Optics Illustrations from the Physics Textbooks of Amédée Guillemin (1868/1882)

Illustrations from the 19th-century physics text books of Amédée Guillemin. | Continue reading | 3 months ago

Fabre’s Book of Insects (1921)

Book of Insects: An Alphabet of Floral Emblems (London; New York: T. Nelson and Sons, 1857) In the first chapter of his Book of Insects, Jean-Henri Fabre (1823–1915) introduces the reader to his workshop — which is to say his home — located on a pebbly expanse of land near the Pr … | Continue reading | 3 months ago

Walt Whitman in Russia: Three Love Affairs

Walt Whitman’s influence on the creative output of 20th-century Russia — particularly in the years surrounding the 1917 Revolution — was enormous. For the 200th anniversary of Whitman's birth, Nina Murray looks at the translators through which Russians experienced his work, not o … | Continue reading | 3 months ago

H. G. Wells and the Uncertainties of Progress

In addition to the numerous pioneering works of science fiction by which he made his name, H. G. Wells also published a steady stream of non-fiction meditations, mainly focused on themes salient to his stories: the effects of technology, human folly, and the idea of progress. As … | Continue reading | 3 months ago


Illustrations of a mysterious and terrifying animal that terrorised a small region of France in the 1760s. | Continue reading | 3 months ago

Lustucru: From Severed Heads to Ready-Made Meals

Jé Wilson charts the migration of the Lustucru figure through the French cultural imagination — from misogynistic blacksmith bent on curbing female empowerment, to child-stealing bogeyman, to jolly purveyor of packaged pasta. | Continue reading | 4 months ago

X Is For...

How alphabet books dealt with the letter X before the rise of x-rays and xylophones. | Continue reading | 4 months ago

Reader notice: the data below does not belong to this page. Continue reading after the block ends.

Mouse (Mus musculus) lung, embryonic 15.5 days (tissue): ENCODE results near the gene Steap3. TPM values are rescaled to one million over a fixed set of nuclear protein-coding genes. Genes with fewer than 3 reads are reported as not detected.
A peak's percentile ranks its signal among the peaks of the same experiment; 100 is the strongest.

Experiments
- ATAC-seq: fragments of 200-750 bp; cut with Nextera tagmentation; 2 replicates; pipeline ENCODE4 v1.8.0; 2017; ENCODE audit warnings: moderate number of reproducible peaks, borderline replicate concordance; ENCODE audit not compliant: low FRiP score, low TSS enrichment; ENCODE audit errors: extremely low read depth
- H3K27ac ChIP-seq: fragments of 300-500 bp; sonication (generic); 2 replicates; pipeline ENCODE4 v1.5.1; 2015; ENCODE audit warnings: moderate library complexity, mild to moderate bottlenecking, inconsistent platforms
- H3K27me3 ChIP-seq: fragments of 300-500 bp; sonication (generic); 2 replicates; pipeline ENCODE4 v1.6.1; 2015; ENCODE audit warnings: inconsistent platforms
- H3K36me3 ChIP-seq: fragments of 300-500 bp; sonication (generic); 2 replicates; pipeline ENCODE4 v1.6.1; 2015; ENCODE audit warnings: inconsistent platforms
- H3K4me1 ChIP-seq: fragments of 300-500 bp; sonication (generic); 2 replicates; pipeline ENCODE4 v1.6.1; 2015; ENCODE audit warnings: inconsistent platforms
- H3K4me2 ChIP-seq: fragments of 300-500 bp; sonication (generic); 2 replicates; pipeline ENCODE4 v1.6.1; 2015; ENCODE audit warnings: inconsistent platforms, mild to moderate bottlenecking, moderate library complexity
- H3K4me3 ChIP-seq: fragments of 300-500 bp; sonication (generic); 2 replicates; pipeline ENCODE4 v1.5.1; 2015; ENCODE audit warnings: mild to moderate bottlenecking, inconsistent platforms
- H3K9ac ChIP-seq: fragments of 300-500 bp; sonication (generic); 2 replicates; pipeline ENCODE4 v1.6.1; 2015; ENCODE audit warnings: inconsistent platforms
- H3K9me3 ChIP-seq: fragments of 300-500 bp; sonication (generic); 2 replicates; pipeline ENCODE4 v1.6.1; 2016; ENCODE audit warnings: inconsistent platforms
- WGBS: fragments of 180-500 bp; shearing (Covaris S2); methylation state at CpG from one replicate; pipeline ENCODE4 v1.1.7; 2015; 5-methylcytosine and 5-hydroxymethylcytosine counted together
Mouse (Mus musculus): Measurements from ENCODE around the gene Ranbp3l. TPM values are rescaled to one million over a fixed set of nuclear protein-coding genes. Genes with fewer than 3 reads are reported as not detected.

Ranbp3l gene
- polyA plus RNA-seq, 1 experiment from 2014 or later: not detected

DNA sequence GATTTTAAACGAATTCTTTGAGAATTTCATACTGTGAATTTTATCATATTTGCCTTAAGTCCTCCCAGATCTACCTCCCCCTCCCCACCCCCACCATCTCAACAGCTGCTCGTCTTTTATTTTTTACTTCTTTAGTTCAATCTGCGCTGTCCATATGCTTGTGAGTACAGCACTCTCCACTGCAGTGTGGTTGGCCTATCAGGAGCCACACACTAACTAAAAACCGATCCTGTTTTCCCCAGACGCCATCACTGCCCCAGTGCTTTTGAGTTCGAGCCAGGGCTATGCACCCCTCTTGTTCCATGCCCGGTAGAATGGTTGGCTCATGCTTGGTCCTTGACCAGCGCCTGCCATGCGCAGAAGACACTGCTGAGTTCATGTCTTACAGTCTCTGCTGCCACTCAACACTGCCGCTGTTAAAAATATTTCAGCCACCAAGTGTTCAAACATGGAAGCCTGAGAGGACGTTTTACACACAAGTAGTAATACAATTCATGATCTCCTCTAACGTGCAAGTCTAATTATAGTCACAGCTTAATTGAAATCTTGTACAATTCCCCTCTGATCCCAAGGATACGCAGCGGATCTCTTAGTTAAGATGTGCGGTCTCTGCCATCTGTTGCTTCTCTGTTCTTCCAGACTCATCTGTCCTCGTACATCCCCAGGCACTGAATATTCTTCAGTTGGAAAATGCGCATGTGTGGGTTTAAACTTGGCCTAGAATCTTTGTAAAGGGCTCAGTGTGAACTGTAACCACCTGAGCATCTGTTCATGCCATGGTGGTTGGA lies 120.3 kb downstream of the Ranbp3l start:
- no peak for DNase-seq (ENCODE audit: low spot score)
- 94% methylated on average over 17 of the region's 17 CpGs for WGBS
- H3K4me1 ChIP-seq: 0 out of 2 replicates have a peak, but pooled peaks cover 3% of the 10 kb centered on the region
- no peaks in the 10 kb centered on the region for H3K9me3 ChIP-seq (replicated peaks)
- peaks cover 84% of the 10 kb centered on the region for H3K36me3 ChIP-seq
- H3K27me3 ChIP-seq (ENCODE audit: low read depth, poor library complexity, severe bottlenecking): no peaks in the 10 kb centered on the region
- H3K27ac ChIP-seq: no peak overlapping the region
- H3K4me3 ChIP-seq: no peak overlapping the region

Music of the Squares: David R. Hay and the Reinvention of Pythagorean Aesthetics

Understanding the same laws to apply to both visual and aural beauty, David Ramsay Hay thought it possible not only to analyse such visual wonders as the Parthenon in terms of music theory, but also to identify their corresponding musical harmonies and melodies. Carmel Raz on the … | Continue reading | 5 months ago

Get Thee to a Phalanstery: Or, How Fourier Can Still Teach Us to Make Lemonade

Hot on the heels of the French revolution — by way of extravagant orgies, obscure taxonomies, and lemonade seas — Charles Fourier offered up his blueprint for a socialist utopia, and in the process also one of the most influential early critiques of capitalism. Dominic Pettman ex … | Continue reading | 5 months ago

Loos, Lewdness, and Literature: Tales from the Boghouse

In the early 1730s, a mysterious editor (known only as “Hurlothrumbo”) committed to print a remarkable anthology: transcriptions of the graffiti from England’s public latrines. For all its misogynistic and scatological tendencies, this little-known book of “latrinalia” offers a u … | Continue reading | 5 months ago

The Notre-Dame Cathedral in Art (1460–1921)

Highlights from the many centuries of artworks to feature the iconic building — from its illuminated punctuation of medieval skylines to grainy detailed studies at the birth of photography. | Continue reading | 6 months ago

Lover of the Strange, Barbarianologist of the Farthest Peripheries

Winnie Wong brings us a short biography of the Chinese curioso Pan Youxun (1745-1780). At issue? Hubris, hegemony, and global art history. | Continue reading | 6 months ago

Filling in the Blanks: A Prehistory of the Adult Coloring Craze

Its dizzy heights may have passed, but the fad for adult coloring books is far from over. Many trace the origins of such publications to a wave of satirical colouring books published in the 1960s, but as Melissa N. Morris and Zach Carmichael explore, the existence of such books, … | Continue reading | 8 months ago

Flower Power: Hamilton’s Doctor and the Healing Power of Nature

Rebecca Rego Barry on David Hosack, the doctor who attended Alexander Hamilton to his duel (and death), and creator of one of the first botanical gardens in the United States, home to thousands of species which he used for his pioneering medical research. | Continue reading | 8 months ago

“O Uommibatto”: How the Pre-Raphaelites Became Obsessed with the Wombat

Angus Trumble on Dante Gabriel Rossetti and company's curious but longstanding fixation with the furry oddity that is the wombat — that 'most beautiful of God's creatures' which found its way into their poems, their art, and even, for a brief while, their homes. | Continue reading | 9 months ago